EU threatens Lebanese politicians with sanctions over crisis
The European Union’s foreign policy chief Saturday berated Lebanese politicians for delays in forming a new Cabinet, warning the union could impose sanctions on those behind the political stalemate in the crisis-hit country.
Josep Borrell made his comments at the presidential palace near the capital Beirut after meeting with President Michel Aoun. It was the first meeting in a two-day visit to Lebanon.
Borrell said Lebanese politicians should quickly form a new government, implement reforms and reach a deal with the International Monetary Fund to start getting the tiny country out of its paralyzing economic and financial crisis.
Lebanon’s economic crisis — triggered by decades of corruption and mismanagement — began in late 2019 and has intensified in recent months. The World Bank said earlier this month the crisis is likely to rank as one of the worst the world has seen in more than 150 years, adding that the economy contracted 20.3% in 2020 and is expected to shrink 9.5% this year.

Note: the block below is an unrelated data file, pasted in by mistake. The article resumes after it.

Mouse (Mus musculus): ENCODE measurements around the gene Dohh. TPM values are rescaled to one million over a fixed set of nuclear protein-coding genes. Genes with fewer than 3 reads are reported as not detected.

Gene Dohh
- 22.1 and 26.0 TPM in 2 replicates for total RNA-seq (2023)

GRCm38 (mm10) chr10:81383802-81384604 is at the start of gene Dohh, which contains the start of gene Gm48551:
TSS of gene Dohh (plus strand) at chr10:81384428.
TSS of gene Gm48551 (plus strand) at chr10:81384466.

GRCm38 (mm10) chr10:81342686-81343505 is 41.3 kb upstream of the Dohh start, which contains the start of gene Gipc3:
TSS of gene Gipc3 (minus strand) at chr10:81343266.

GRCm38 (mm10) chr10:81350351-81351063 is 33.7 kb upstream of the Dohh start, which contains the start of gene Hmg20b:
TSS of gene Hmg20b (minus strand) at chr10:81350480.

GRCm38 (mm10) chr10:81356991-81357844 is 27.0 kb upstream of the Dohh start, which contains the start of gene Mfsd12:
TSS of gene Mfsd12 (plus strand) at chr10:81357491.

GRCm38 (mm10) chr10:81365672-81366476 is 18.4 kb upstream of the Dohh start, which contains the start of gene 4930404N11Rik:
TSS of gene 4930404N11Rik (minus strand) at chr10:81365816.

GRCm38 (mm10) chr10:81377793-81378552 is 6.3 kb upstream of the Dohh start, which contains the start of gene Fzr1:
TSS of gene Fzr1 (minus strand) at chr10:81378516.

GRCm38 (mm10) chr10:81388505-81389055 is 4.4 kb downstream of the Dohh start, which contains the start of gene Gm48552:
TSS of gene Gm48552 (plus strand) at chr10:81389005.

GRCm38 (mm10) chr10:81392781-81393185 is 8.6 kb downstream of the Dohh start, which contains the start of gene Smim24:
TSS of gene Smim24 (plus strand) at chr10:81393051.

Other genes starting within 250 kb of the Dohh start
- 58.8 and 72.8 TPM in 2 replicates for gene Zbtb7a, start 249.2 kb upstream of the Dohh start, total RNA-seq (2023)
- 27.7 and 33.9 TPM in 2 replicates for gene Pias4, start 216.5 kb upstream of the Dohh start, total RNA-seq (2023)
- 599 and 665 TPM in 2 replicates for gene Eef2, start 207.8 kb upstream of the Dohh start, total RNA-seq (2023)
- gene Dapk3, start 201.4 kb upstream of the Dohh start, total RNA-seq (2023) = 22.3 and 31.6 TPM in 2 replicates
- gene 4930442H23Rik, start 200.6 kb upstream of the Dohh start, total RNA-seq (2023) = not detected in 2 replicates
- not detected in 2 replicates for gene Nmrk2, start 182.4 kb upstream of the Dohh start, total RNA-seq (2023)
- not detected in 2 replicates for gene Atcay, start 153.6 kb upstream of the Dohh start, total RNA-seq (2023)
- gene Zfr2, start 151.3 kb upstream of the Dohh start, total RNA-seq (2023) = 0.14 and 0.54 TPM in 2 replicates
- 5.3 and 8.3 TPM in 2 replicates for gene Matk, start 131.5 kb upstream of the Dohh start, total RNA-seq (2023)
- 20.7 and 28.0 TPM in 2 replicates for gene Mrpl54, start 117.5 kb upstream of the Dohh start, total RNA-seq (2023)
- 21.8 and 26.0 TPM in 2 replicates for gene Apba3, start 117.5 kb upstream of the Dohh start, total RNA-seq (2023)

A power struggle between premier-designate Saad Hariri on one side, and Aoun and his son-in-law Gebran Bassil on the other, has worsened the crisis despite warnings from world leaders and economic experts of the dire economic conditions tiny Lebanon is facing.
Hariri was named to form a new government in October and has not succeeded so far. The government of Prime Minister Hassan Diab resigned days after a massive blast in Beirut on Aug. 4, that killed 211 people and injured more than 6,000.
“We cannot understand that nine months after the resignation of a prime minister, there is still no government in Lebanon,” Borrell said. “Only an urgent agreement with the International Monetary Fund will rescue the country from a financial collapse.”
“There is no time to waste. You are at the edge of the financial collapse,” he said in English.
Borrell said the EU stands ready to assist Lebanon and its people but warned that if there is further obstruction to solutions “we will have to consider other courses of actions as some member states have proposed.”
“The council of the European Union has been including other options, including targeted sanctions,” Borrell said. He added: “Of course we prefer not to go down this road and we hope that we will not have to but it is in the hands of the Lebanese leadership."
Borrel rejected claims by some Lebanese politicians that refugees are the cause of the crisis, saying it is “homemade.”
“It is not fair (to say) that the crisis in Lebanon comes from the presence of refugees,” he said referring to a nearly 1 million Syrian refugees who fled the war in their country to Lebanon.